double dipole, good or bad idea?

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KK4ELO

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this is just a brainfart,but here goes.

question 1) i thought of MAYBE trying two dipoles for 2m. one oriented n-s, one e-w, for the same radio, using both at the same time, and finding some way to match them up for the radio.

or,

question 2) would it be possible to direct four beams in four different directions, using one radio? (four directions is not needed, maybe only two. but just a thought.)

is this possible, or am i thinking of burning up a radio, vs. getting an omni?
 
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n5ims

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1.) Much of 2 meter work uses vertically polarized antennas so a single dipole oriented vertically will give you better results than your E-W & N-S dual-dipole combo would and there would be no need to fuss with any matching network to get them both in proper phase.

2.) You might be able to get a dual or quad beam antenna working, but getting them all in phase might be problematic. If you didn't get the phase just exactly right, you might get worse results than with a much lower gain single antenna.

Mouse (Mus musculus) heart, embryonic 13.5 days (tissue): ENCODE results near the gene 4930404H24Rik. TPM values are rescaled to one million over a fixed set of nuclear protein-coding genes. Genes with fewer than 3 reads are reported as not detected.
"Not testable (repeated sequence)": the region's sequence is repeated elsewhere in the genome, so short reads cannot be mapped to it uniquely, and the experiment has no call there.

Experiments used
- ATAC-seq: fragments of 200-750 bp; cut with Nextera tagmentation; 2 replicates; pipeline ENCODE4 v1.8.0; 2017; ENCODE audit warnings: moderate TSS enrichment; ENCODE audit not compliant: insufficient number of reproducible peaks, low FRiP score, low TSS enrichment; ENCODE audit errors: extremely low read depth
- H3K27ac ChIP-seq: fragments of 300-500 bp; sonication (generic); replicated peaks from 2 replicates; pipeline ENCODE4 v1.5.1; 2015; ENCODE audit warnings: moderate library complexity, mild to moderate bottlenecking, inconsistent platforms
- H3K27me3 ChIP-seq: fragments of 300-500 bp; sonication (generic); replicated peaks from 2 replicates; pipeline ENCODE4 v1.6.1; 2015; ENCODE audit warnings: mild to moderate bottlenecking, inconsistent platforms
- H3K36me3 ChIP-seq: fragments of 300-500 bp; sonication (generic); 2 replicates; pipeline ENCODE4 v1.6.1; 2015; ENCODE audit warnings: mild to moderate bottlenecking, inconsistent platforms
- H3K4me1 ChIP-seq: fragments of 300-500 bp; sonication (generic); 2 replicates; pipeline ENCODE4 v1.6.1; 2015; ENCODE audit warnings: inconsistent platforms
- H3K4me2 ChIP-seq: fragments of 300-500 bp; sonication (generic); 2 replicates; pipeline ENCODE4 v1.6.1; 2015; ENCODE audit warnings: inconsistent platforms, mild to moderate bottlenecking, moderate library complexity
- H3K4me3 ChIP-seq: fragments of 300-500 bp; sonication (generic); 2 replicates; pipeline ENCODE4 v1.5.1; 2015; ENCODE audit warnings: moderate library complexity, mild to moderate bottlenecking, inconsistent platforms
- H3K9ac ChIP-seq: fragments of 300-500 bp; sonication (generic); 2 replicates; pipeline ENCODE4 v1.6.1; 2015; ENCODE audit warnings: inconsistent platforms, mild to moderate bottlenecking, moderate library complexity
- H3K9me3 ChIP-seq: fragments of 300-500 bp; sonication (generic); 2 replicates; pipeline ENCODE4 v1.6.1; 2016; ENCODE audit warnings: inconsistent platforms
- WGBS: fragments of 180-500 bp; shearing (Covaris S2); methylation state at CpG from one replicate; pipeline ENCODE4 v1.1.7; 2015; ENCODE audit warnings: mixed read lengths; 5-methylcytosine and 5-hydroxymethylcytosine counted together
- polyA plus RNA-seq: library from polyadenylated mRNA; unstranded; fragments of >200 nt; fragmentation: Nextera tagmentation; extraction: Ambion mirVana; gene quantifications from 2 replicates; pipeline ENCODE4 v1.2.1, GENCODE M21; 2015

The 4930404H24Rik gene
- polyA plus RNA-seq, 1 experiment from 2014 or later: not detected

To help explain, some Cable-TV companies used to need an antenna system that not only have good gain in one direction, but eliminate same channel signals from the opposite direction (one example I know of needed to pick up their primary station on channels 3 and 12 that was 70 miles to the west while blocking stations on channels 3 and 12 that were 90 miles to the east). What they ended up with was stacked high gain antennas pointing west with a lower gain single antenna pointing east that was 180 degrees out of phase with the stacked set. This provided good gain to the west (using the stacked set) and canceled the station to the east (using the out-of-phase antenna pointing east). They did have seperate antennas for the channel 3 station and channel 12 station. There was no ghosting on the primary stations to the west, but when they signed off we had a great signal on the station to the east until they signed off about an hour later. Please note that these were custom designed commercial antennas with a custom designed phasing harness, not some off-the-shelf models hooked up using some random hunks of feed line.

I do know of a repeater system that had an omni-direction antenna to handle their local coverage and a beam to enhance coverage over a nearby large lake (mainly the bridge crossing the lake, but coverage was pretty broad over most of the lake area). What they did was feed the two antennas to seperate receivers and use a standard voting receiver system to select which one fed the repeater (the transmitter power was sufficient to cover the entire area well). While this probably isn't what you have in mind, it might be one option if you really need that kind of coverage.